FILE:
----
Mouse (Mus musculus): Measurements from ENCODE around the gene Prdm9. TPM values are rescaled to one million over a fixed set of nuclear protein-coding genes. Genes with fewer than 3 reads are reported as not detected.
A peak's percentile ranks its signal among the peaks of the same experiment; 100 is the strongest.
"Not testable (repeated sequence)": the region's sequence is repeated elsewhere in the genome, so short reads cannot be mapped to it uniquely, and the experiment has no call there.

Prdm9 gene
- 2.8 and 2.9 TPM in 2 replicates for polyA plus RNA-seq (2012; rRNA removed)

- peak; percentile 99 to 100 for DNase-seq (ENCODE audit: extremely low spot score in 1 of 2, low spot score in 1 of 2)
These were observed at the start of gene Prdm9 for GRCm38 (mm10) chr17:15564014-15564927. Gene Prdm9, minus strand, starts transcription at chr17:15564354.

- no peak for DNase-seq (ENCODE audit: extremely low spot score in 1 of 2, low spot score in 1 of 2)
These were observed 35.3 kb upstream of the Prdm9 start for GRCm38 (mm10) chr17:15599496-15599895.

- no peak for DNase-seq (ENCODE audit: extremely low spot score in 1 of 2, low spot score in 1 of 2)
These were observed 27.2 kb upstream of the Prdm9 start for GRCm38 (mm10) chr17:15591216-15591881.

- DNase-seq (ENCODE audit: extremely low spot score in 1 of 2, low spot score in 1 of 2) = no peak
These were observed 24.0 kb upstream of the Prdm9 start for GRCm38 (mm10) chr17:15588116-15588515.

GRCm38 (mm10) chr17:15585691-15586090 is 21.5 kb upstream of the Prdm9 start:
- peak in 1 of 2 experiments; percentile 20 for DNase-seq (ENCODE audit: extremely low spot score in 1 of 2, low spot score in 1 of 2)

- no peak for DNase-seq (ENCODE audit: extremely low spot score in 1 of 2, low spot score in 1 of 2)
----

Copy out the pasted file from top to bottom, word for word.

Mouse (Mus musculus): Measurements from ENCODE around the gene Prdm9. TPM values are rescaled to one million over a fixed set of nuclear protein-coding genes. Genes with fewer than 3 reads are reported as not detected.
A peak's percentile ranks its signal among the peaks of the same experiment; 100 is the strongest.
"Not testable (repeated sequence)": the region's sequence is repeated elsewhere in the genome, so short reads cannot be mapped to it uniquely, and the experiment has no call there.

Prdm9 gene
- 2.8 and 2.9 TPM in 2 replicates for polyA plus RNA-seq (2012; rRNA removed)

- peak; percentile 99 to 100 for DNase-seq (ENCODE audit: extremely low spot score in 1 of 2, low spot score in 1 of 2)
These were observed at the start of gene Prdm9 for GRCm38 (mm10) chr17:15564014-15564927. Gene Prdm9, minus strand, starts transcription at chr17:15564354.

- no peak for DNase-seq (ENCODE audit: extremely low spot score in 1 of 2, low spot score in 1 of 2)
These were observed 35.3 kb upstream of the Prdm9 start for GRCm38 (mm10) chr17:15599496-15599895.

- no peak for DNase-seq (ENCODE audit: extremely low spot score in 1 of 2, low spot score in 1 of 2)
These were observed 27.2 kb upstream of the Prdm9 start for GRCm38 (mm10) chr17:15591216-15591881.

- DNase-seq (ENCODE audit: extremely low spot score in 1 of 2, low spot score in 1 of 2) = no peak
These were observed 24.0 kb upstream of the Prdm9 start for GRCm38 (mm10) chr17:15588116-15588515.

GRCm38 (mm10) chr17:15585691-15586090 is 21.5 kb upstream of the Prdm9 start:
- peak in 1 of 2 experiments; percentile 20 for DNase-seq (ENCODE audit: extremely low spot score in 1 of 2, low spot score in 1 of 2)

- no peak for DNase-seq (ENCODE audit: extremely low spot score in 1 of 2, low spot score in 1 of 2)